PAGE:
The History of Data Science

I got an opportunity to talk about this topic two weeks ago in SOTEDx – an internal TED inspired talk in HP Singapore. Just thought it would be good to write it as an article and hence you are here.
Whenever I come across something trending, I generally go back to history to see how it evolved. By looking at history, it helps me to demystify the trend and think logically. I did the same for Data Science to understand what events in history directly/indirectly influenced it to become pervasive in the business world today.

Broadly, there have been people from two schools of thought – the industry, business and corporate on one side and the engineers, computer hobbyists and academia on the other.

In 1955, in the midst of the second industrial revolution, Taylorism or Scientific Management was extensively adopted in industries. Through his theory, Taylor demonstrated that if a process workflow is analyzed and data is collected from all variables involved in the process we can improve over time to achieve economic efficiency. Around the same time, computers and AI were researched a lot after World War II as they played a crucial role in curtailing the war; thanks to Alan Turing and his computer that broke Enigma.

1965s was the time HP developed world’s first desktop computer and on the corporate side, Peter Drucker introduced the concept of ‘Knowledge Management’. Drucker’s theory mentioned that people who think for a living – the accountants, consultants and scientists are the most important resources for any organization.

75s was the time academia realized the importance of data analysis, exploration and visualization thanks to the statistician John Tukey and his book titled ‘Exploratory Data Analysis’. While on the industry front, building on the principles of Taylorism, the principle of Kaizen was adopted by Toyota Production System that yielded continuous quality improvement and gained a lot of traction across manufacturing landscape. 

Operating systems debuted in 1985 after personal computers grew leaps and bounds over the past decade. This was also the first time corporate folks started embracing software like Excel and Word. A few of the traditional businesses started to get digitized during this decade.

Internet was born in 1995 and it was the crucial invention that influenced Data Science we have today. Internet was such a gamechanger that businesses and computer folks started to work together.

At the start of the millennium, dot-com companies started to proliferate around the internet. Almost every type of business from florists to restaurants had an online service and it was like a gold rush. A lot of these companies also went public quickly with skyrocketing valuations that led to the dot-com bubble which did burst in a hurry.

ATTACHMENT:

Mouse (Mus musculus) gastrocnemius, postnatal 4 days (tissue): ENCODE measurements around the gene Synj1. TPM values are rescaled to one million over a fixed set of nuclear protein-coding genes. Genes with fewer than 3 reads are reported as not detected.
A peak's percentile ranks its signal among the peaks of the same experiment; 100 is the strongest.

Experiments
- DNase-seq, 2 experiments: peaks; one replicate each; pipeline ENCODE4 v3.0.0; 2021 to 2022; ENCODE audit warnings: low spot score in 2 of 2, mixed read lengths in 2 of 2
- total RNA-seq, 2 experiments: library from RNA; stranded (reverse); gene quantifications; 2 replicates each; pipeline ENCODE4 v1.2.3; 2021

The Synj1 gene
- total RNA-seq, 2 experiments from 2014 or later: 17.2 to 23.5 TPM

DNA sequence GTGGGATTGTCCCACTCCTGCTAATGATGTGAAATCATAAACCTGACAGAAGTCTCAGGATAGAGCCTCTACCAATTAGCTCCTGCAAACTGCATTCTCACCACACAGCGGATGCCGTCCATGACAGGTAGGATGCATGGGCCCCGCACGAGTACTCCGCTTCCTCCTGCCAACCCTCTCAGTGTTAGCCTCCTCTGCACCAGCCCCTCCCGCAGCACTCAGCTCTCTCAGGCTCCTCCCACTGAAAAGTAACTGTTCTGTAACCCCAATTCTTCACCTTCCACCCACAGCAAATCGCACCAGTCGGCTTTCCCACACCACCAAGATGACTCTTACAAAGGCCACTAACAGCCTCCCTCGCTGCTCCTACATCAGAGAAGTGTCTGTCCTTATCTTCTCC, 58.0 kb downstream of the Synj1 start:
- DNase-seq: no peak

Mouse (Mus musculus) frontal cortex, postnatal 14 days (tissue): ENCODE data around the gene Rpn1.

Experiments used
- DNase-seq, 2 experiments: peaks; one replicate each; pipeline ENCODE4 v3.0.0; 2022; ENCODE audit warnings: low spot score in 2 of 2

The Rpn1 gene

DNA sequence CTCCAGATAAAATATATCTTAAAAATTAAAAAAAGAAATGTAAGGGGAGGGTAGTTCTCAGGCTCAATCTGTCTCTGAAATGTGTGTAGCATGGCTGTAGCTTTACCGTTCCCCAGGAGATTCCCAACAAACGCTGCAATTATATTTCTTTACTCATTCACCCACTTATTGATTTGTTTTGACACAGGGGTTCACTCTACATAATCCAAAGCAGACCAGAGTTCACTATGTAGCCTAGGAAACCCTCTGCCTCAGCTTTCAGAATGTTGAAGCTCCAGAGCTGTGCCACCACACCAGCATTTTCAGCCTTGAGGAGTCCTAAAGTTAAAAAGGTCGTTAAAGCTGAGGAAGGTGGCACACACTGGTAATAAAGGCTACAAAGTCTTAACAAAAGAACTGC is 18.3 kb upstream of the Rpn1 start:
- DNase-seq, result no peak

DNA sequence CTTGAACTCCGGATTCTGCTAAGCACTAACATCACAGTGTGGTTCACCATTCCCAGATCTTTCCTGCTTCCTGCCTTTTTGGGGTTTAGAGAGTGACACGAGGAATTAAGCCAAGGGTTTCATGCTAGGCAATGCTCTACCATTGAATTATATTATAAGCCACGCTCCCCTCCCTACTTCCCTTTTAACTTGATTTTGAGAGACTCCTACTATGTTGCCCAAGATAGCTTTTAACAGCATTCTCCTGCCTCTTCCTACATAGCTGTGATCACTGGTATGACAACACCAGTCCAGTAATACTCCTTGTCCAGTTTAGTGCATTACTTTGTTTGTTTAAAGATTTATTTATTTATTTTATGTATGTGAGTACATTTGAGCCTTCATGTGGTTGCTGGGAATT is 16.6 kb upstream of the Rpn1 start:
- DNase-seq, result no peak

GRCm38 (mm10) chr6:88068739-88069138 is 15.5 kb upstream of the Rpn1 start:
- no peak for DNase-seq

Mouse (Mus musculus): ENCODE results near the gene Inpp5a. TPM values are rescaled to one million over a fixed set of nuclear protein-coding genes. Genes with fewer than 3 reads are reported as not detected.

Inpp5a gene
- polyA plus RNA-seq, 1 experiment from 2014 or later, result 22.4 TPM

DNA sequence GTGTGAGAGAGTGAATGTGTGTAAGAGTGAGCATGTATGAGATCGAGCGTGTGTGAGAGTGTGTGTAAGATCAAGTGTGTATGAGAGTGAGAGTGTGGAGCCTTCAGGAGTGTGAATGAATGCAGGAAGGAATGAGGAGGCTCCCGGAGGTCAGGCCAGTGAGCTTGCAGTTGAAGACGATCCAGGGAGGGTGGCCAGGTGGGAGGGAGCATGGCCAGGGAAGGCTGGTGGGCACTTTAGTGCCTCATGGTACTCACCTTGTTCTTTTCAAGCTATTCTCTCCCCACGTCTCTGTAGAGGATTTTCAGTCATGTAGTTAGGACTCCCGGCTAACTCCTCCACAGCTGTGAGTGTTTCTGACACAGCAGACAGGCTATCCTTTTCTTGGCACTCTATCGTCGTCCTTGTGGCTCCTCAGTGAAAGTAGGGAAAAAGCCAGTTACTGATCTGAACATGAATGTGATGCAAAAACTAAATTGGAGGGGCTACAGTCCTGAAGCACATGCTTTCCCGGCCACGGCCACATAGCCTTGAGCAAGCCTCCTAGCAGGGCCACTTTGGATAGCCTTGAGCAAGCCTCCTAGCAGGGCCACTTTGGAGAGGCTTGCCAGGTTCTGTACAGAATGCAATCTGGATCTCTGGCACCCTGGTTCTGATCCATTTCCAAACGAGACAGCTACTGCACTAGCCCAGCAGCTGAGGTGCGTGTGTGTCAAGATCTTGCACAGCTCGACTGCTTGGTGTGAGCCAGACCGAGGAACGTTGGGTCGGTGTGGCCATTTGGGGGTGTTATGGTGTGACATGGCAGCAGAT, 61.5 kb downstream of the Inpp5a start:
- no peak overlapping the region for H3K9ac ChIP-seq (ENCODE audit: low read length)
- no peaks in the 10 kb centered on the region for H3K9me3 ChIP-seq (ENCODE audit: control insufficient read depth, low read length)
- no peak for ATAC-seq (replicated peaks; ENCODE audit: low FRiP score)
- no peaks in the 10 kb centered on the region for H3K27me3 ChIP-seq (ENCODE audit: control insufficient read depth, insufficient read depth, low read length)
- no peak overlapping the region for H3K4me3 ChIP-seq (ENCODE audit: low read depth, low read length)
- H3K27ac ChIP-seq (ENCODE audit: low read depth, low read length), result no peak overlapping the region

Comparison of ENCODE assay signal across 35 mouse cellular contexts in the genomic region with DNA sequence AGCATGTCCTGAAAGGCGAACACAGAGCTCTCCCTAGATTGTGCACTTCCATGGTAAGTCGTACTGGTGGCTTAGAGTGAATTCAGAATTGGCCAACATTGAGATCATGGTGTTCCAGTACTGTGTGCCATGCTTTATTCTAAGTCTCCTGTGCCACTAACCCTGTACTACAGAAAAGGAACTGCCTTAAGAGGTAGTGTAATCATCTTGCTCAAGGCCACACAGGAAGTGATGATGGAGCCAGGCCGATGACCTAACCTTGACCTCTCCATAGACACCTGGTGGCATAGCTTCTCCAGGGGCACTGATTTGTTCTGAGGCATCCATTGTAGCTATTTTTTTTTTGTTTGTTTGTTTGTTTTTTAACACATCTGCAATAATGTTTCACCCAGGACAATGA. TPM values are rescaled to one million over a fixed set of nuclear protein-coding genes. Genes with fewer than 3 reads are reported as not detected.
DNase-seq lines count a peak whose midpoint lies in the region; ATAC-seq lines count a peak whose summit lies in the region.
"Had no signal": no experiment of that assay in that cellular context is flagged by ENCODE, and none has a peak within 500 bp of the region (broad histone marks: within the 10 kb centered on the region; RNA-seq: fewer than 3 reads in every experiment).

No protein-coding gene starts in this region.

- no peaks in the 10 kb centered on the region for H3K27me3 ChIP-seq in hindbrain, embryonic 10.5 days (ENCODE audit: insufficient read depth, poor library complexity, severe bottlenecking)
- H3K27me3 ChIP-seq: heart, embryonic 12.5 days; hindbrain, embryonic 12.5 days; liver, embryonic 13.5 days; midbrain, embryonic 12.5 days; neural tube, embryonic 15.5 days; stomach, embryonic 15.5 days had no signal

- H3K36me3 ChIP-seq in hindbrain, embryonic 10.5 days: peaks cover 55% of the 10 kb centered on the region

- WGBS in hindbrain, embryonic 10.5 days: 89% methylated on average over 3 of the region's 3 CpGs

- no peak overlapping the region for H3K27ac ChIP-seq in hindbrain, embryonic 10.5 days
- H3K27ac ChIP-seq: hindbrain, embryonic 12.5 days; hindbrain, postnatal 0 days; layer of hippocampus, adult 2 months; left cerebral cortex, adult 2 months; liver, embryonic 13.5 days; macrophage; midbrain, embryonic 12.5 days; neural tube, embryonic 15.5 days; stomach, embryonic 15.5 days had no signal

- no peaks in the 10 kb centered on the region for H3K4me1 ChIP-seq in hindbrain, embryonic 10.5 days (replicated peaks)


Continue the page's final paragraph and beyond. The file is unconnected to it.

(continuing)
By 2005, with a decade of the internet, things had stabilized and the companies like Amazon and Netflix that had survived the dot-com scare were focused on expanding their user base. Google and Facebook also made an entry during this decade. Since all these businesses were entirely digital, they were also able to collect data and tune their services to ‘exactly’ meet the customers’ needs. Jeff Bezos calls it ‘Customer Obsession’.

In the next five years, with the introduction of smartphones the concept of ‘customer obsession’ only intensified. Businesses were able to seamlessly track and target customers for specific services. Desktops put a digital device in every household whereas smartphones made it possible to track every person with his digital footprints.

This further paved the way for on-demand companies like Uber, Airbnb, Deliveroo etc., where a consumer demand is fulfilled in a ‘digital’ marketplace. These companies also collected tonnes of data through smartphone app services to better understand the customer and to provide him/her with the best services.

By 2015, so much data was generated from digital devices that it necessitated the need for large-scale data analysis. Machine learning algorithms had significantly evolved by now and GPU Processing made AI operational.

So, this is how the Data Science that we have today, evolved. As you may observe, data science or ‘learning from data’ is not something ‘new’ and has been around for many decades but in different flavours. The seed for this idea was laid by Friedrick Taylor’s scientific management theory. When companies today track their customer or employees to improve their service offerings, a few attribute this as ‘Digital Taylorism’. Only the terminologies used has changed over decades (or will change) but the methodology of improving through data will prevail. Hence, it’s not the time to fear about data science taking over but to embrace it as it will touch every aspect of our lives and will impact every decision we make in the future.

Last but not the least, thanks to HP for creating SOTEDx that provided a forum to share my thoughts.

Ram Thilak

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